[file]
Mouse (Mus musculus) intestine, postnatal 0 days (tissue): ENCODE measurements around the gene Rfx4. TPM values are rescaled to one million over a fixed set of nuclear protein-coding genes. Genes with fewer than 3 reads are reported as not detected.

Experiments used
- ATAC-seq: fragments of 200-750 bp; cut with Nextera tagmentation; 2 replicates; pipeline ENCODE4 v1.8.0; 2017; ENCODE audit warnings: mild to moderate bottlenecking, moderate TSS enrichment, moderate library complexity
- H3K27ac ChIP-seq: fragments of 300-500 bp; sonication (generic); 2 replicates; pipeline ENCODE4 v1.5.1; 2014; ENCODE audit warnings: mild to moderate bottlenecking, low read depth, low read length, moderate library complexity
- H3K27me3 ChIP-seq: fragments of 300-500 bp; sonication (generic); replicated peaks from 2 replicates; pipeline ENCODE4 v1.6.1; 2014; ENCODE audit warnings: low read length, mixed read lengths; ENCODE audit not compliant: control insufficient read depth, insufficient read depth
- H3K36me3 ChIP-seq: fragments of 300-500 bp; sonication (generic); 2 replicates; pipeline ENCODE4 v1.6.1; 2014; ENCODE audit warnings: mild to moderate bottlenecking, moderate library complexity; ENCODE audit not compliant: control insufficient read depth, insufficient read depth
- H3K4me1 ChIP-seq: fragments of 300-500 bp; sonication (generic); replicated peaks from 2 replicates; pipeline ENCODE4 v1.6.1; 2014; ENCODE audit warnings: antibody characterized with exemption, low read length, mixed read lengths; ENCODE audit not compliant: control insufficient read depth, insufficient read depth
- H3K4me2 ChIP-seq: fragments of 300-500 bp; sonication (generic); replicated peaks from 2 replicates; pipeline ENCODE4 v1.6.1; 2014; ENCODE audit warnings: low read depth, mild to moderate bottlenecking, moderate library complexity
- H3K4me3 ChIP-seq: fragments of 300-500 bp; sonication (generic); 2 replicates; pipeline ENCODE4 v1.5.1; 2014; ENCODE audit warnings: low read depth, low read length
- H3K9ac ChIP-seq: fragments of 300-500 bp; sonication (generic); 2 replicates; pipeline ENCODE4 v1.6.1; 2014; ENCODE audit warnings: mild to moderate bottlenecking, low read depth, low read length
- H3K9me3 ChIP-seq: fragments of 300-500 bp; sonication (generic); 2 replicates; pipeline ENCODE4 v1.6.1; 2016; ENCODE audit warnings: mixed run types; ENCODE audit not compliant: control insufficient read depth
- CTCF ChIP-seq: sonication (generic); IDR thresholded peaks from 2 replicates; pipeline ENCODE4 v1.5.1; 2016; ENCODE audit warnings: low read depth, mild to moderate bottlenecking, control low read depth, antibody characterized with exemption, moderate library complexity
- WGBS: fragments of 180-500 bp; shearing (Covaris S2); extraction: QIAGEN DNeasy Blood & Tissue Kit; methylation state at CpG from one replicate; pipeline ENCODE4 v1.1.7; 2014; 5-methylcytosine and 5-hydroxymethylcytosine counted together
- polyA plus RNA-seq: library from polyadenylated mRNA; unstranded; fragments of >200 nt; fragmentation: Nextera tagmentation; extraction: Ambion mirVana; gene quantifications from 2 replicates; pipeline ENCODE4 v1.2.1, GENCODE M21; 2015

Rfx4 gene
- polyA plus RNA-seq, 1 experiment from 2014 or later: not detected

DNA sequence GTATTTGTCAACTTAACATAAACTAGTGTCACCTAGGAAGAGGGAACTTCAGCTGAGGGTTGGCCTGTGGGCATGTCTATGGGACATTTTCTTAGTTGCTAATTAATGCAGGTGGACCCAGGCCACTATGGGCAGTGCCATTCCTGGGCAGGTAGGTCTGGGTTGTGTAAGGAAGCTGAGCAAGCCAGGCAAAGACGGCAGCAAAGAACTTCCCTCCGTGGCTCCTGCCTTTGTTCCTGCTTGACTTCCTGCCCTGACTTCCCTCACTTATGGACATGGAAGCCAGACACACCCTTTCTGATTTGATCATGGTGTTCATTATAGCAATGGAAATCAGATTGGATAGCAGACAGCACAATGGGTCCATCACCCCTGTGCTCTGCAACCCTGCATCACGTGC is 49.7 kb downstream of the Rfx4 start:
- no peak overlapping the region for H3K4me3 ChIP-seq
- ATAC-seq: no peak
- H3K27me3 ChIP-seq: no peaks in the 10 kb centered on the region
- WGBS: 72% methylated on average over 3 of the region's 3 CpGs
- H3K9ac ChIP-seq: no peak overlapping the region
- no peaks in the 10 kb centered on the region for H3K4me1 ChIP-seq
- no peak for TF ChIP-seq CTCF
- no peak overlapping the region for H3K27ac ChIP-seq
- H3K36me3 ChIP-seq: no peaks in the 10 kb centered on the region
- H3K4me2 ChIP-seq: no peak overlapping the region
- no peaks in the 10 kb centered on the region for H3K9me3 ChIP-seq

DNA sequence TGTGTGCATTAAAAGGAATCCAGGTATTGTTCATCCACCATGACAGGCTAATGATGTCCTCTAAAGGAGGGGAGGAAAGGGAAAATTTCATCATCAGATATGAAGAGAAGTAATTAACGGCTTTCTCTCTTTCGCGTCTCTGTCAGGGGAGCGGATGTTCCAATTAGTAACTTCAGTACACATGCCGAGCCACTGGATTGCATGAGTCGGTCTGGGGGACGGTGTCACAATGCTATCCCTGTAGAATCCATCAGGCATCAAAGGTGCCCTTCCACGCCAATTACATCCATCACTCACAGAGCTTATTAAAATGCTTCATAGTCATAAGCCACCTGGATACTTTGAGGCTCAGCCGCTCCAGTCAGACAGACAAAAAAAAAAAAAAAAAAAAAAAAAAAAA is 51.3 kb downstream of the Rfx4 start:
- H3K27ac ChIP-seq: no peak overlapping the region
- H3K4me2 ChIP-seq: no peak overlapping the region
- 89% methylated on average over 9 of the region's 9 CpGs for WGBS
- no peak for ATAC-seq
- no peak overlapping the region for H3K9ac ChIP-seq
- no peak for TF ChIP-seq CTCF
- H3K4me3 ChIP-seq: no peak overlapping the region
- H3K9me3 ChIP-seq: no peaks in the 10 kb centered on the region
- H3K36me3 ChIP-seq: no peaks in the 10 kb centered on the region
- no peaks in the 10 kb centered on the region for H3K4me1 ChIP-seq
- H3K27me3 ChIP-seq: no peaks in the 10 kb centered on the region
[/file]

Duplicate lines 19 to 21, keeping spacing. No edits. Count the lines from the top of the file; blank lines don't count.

- ATAC-seq: no peak
- H3K27me3 ChIP-seq: no peaks in the 10 kb centered on the region
- WGBS: 72% methylated on average over 3 of the region's 3 CpGs